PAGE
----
For other topics in the realm of social justice, I start with economic justice–as seen in the fast-food strikes, in which workers in hundreds of cities walked out of their jobs or took their day off to ask, en masse, for a living wage in recent years. Start here, for information: Fast Food Strike. Then there is the Walmart food drive–for its own employees. Probably you have heard or read about it, but here’s a decent summary: Food Drive.
I must add at this point, that these two items would be nice examples for an essay, but they don’t offer much in the way of solutions to the bigger problems, though I would say that a higher minimum wage would be a good start. I add that I am aware of the argument for inflationary effects, but many economists see no problem for the greater economy with a national minimum wage somewhere between twelve and fifteen dollars an hour. I don’t have time to get into the whole we-are-competing-with-the-whole-world/race to the bottom thing in this post, though you might want to bring it up in your own essay.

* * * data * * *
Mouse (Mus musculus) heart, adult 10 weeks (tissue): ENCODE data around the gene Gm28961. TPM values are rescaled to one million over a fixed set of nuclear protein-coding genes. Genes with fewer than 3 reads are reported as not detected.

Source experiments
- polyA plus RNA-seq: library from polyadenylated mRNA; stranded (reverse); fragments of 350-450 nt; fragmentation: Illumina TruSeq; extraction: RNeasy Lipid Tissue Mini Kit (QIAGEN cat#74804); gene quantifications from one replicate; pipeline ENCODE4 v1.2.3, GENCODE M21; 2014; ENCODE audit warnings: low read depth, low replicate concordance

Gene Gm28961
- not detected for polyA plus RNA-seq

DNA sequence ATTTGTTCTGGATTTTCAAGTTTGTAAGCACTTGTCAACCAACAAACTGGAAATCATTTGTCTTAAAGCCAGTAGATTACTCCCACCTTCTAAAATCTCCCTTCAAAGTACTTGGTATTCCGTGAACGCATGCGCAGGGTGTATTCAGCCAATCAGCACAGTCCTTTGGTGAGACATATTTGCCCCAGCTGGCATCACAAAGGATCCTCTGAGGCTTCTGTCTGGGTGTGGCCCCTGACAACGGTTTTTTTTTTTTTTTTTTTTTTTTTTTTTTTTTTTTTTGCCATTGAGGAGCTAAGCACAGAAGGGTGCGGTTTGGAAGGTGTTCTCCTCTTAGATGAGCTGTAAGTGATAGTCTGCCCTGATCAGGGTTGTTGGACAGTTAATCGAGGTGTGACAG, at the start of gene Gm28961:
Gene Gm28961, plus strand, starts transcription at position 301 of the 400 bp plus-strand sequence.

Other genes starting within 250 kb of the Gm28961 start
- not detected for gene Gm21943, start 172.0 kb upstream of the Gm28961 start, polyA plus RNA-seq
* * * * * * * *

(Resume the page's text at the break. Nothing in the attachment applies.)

Did I mention that many fast food workers have trouble getting a second job because fast food joints–the big corporate ones–expect their workers to work a varying schedule, filling in wherever they are needed in a given week? Makes it tough to fit a second job in when you can’t schedule time more than a week in advance.
It is also worth looking at the Occupy movement in its early days, for the spirit of the thing and the reasons for anger–have a look at this link in the New York Review of Books for a good discussion of Occupy if you are interested: In Zucotti Park. This may seem like ancient history to you, but aspects of Occupy are in the other movements of the last few years.